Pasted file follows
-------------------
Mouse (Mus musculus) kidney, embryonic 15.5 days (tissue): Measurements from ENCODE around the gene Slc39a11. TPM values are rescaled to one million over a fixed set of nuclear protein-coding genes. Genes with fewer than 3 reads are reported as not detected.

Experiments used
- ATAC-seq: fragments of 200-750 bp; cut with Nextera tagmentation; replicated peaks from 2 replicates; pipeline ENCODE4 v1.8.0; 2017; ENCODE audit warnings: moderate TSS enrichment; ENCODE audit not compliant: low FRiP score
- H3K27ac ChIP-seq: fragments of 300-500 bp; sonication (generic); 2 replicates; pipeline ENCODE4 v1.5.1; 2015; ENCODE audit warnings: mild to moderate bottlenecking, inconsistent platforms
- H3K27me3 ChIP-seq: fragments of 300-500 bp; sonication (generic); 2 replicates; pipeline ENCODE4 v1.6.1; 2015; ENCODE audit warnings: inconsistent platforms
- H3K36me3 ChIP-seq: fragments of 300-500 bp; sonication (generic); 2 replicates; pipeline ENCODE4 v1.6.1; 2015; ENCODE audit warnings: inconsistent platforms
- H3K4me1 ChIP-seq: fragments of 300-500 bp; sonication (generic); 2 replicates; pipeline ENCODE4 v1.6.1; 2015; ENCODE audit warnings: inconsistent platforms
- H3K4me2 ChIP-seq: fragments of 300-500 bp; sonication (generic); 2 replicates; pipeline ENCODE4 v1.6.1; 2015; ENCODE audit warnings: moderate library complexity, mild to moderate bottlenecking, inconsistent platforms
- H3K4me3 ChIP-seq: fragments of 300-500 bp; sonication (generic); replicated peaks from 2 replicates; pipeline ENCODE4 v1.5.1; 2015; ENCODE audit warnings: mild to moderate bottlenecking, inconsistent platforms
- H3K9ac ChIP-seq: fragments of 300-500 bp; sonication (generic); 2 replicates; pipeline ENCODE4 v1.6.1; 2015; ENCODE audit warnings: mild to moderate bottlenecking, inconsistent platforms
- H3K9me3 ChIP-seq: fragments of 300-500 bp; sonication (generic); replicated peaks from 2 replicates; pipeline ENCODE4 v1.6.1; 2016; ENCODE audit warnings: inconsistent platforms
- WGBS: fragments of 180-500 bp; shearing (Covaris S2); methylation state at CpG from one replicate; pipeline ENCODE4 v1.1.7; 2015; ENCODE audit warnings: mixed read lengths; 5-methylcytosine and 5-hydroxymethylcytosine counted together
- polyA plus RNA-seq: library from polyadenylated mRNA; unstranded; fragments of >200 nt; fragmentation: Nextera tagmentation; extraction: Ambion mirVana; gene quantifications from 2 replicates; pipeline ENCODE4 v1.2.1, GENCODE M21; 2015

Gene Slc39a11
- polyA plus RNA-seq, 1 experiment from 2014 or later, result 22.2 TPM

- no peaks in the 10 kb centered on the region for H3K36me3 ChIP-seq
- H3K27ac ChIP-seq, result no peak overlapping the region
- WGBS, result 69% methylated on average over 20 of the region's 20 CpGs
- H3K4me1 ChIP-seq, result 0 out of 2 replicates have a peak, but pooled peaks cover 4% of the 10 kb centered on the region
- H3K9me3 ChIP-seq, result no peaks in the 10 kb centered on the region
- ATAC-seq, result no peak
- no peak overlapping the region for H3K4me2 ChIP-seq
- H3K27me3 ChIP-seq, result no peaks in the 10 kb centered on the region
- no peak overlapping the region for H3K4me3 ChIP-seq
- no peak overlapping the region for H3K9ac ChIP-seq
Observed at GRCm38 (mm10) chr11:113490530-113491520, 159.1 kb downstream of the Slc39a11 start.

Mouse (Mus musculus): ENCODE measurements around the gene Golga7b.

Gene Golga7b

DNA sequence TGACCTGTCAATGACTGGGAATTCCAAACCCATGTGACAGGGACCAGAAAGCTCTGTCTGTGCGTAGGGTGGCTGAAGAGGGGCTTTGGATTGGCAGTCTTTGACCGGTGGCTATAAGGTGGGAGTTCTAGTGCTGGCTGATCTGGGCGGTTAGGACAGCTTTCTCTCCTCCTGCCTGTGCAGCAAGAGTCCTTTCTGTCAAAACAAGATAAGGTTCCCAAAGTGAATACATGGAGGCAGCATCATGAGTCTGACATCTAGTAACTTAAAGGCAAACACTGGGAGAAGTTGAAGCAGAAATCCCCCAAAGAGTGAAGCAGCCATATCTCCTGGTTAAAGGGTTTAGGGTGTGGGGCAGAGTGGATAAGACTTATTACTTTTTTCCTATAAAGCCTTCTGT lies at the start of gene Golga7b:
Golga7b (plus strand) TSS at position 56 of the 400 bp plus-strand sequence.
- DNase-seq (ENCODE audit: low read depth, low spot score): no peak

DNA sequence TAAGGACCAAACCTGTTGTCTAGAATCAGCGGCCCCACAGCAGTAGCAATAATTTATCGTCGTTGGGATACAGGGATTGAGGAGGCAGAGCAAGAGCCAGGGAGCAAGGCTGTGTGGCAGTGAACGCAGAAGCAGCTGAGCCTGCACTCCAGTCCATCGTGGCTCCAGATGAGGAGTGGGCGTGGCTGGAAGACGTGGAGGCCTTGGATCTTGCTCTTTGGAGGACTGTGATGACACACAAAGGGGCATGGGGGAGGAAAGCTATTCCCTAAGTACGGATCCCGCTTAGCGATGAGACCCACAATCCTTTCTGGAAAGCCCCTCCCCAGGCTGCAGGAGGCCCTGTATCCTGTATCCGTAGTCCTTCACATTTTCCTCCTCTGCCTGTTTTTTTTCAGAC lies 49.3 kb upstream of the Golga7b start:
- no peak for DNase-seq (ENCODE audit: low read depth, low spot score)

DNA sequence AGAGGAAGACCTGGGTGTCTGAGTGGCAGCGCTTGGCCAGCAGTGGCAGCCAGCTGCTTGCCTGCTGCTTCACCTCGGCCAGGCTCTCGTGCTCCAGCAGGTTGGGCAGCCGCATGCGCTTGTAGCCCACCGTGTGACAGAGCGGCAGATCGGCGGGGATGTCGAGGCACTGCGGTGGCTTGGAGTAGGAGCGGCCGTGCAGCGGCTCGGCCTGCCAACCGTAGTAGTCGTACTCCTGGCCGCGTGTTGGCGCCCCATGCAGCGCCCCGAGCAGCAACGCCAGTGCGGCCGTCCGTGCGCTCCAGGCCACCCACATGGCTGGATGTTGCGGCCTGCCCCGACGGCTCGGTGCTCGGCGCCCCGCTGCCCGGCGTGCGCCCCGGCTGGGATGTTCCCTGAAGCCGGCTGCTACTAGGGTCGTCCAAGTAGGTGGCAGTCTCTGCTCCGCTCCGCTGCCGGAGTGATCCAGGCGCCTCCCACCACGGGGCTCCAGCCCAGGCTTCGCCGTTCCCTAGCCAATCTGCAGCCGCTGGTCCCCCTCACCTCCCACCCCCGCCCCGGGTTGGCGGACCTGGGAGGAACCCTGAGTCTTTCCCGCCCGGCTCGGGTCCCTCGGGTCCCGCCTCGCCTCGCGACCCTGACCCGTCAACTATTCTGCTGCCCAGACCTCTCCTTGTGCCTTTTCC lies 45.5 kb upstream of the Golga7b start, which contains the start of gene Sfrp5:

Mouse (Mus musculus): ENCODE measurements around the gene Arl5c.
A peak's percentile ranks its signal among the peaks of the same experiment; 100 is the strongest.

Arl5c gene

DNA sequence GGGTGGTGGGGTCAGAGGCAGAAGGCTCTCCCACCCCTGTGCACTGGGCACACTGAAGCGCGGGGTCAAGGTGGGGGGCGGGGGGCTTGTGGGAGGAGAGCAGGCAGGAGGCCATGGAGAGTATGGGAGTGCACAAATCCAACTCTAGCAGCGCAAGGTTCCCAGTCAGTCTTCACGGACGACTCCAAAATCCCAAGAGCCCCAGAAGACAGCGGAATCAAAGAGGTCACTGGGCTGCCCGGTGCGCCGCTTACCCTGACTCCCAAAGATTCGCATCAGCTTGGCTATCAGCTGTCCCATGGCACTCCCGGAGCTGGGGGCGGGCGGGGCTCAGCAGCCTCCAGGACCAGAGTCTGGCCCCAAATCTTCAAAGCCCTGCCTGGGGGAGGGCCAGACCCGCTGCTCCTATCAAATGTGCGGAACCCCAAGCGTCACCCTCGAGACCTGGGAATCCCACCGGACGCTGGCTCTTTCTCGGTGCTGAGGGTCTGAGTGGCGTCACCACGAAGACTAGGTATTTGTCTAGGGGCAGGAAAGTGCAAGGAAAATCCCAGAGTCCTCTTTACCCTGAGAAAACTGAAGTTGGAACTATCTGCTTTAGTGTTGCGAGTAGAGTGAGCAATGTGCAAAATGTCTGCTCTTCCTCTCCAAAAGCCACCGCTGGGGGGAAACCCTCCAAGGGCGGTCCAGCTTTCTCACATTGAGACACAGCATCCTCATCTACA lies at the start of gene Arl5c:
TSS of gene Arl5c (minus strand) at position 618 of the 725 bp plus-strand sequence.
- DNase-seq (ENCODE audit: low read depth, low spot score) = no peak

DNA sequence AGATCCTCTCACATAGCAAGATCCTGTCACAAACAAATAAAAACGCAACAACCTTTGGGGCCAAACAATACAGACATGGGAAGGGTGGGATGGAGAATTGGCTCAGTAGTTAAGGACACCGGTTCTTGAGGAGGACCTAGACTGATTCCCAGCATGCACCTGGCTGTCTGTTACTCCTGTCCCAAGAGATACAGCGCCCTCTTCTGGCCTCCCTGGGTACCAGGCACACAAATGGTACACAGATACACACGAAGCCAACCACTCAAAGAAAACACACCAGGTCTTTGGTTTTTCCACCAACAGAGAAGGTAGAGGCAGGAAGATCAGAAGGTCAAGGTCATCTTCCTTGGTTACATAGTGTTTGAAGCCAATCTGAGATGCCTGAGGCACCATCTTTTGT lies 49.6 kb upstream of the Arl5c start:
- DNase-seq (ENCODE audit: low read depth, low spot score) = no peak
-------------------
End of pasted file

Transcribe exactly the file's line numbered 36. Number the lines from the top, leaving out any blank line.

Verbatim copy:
A peak's percentile ranks its signal among the peaks of the same experiment; 100 is the strongest.